Magazine article African Business

Southern Africa: Botswana Up, Zimbabwe Down

Magazine article African Business

Southern Africa: Botswana Up, Zimbabwe Down

Article excerpt

Any survey of the leading companies in Southern Africa will always focus overwhelmingly on South Africa, so we have decided to strip the continental economic superpower out of the equation to give a more accurate reflection of the relative strengths and weaknesses of the largest firms in the rest of Southern Africa. Compared with the other African regions, there is a good spread of companies across different states but two countries stand out: Botswana and Zimbabwe.

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The Zimbabwean economy may have been battered about from pillar to post in recent years and the shine may have worn off its leading companies but the country still boasts 18 firms in our top 50 regional table.

From mining and construction to banking and telecoms, a large number of sectors are represented but it is noteworthy that Zimbabwe's highest placed entrant is Meikles Africa Ltd in the entertainment and leisure industry, with market capitalisation of $303m and a ranking of just 10th. Given that this was once one of Africa's most developed economies and in a clear second place behind South African within the region, it is obvious just how far Zimbabwean firms have fallen.

In their place, Botswanan companies have more than prospered. The country's economic and political stability, sound fiscal policy and sensible reinvestment of its diamond revenues have all been well documented.

However, that economic success story is now represented by 17 companies in the Southern African top 50, up from just 13 twelve months ago. Indeed, the first four corporations in our table are First National Bank of Botswana, Barclays Bank of Botswana, Standard Chartered Bank Botswana and Botswana Insurance Holdings. Pride in the nation's achievements is certainly well recorded in the names of its biggest companies.

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With market capitalisation of between $741m and $1.1bn, these four are well ahead of the field. In a country of just 1.6m people and no great natural wealth beyond its diamonds and natural beauty, it is remarkable that three Botswanan banks should head our list.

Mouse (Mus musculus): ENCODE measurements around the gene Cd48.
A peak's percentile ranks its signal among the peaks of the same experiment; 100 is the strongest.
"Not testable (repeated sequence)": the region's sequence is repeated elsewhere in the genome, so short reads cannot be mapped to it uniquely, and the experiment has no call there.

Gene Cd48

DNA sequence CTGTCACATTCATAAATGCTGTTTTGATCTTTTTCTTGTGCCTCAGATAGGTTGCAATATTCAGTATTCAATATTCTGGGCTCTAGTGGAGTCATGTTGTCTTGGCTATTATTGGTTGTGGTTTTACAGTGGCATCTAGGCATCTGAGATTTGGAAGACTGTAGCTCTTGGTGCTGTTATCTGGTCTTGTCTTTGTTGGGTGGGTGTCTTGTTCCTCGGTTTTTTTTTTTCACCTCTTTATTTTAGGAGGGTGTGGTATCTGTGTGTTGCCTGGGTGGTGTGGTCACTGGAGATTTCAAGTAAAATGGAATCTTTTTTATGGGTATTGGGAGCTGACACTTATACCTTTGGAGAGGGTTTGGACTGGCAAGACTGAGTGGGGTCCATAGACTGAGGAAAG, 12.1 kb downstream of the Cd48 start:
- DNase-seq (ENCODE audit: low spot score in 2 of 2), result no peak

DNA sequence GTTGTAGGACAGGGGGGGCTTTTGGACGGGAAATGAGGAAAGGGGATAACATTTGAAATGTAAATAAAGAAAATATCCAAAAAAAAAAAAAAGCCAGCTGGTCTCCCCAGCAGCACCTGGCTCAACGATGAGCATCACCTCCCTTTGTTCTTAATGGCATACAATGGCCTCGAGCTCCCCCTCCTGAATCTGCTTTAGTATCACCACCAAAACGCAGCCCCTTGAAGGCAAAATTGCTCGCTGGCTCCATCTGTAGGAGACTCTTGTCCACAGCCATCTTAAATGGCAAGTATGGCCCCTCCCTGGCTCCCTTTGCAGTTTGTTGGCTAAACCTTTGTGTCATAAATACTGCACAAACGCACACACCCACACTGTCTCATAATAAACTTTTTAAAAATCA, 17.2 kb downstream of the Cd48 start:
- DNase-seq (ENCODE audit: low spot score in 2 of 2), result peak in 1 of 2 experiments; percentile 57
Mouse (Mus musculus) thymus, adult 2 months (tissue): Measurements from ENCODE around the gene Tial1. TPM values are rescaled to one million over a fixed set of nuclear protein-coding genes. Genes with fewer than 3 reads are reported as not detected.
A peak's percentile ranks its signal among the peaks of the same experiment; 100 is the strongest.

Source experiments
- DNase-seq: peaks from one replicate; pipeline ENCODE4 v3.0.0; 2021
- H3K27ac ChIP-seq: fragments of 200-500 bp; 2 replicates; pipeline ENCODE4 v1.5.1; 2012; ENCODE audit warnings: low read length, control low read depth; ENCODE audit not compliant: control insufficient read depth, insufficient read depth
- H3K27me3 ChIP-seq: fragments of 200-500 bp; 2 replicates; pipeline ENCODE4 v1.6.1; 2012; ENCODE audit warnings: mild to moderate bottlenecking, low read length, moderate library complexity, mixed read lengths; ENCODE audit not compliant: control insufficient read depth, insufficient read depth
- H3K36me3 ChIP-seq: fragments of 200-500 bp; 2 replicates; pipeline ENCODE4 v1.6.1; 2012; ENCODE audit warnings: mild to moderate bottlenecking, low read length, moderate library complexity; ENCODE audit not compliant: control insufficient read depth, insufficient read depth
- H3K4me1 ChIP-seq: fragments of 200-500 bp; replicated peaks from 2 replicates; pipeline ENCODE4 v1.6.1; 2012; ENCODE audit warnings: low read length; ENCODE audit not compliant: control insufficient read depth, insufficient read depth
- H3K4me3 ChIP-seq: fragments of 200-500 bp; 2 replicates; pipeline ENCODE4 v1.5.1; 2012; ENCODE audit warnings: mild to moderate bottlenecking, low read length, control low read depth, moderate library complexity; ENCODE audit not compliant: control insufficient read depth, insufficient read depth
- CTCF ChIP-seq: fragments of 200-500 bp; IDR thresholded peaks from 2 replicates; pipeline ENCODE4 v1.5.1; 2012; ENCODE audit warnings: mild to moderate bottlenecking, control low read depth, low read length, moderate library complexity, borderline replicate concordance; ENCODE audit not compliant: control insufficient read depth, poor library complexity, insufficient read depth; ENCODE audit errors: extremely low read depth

Although some of these companies are offshoots of British banks, such as Barclays and Standard Chartered, the others are real local success stories. Banking aside, there are brewing, fuel, mining, real estate and entertainment businesses listed in our table from the arid, landlocked Southern African state.

The next most successful country after Botswana and Zimbabwe is Zambia, with nine entrants, including Zambia Sugar and Standard Chartered Bank of Zambia in fifth and sixth positions respectively. Both have enjoyed excellent years, with Zambia Sugar's value up from $212m in 2007 to $584m in this year's survey and the local subsidiary of Standard Chartered rising from $142m to $459m over the same period.

Similar growth next year could see the Zambian companies challenge Botswana's lead at the top. The country's steady performance in recent years has been underpinned by a high copper price but our survey indicates that corporate strength is far from focused on a single sector. It is not beyond the bounds of possibility that the former Northern Rhodesia could outrank its hitherto more illustrious southern counterpart in our table within the next five years.

Namibia maintains its four companies in our top 50. FNB Namibia is best placed at 11th, followed by Namibian Breweries, Oryx Properties and Trustco Group Holdings. However, the country retains a fairly narrow economic base, so it will be interesting to see whether the expected emergence of a gas sector and much greater power generating capacity will enable other domestic companies to grow, rather than merely boost government coffers through exports to South Africa.

The only companies from outside these four countries in our table are Cervejas de Mocambique and Royal Swaziland Sugar Corporation.

Although Angola has become one of the largest economies in Africa in recent years, its wealth is almost entirely generated by the oil industry and is controlled by foreign firms and state owned Sonangol. …

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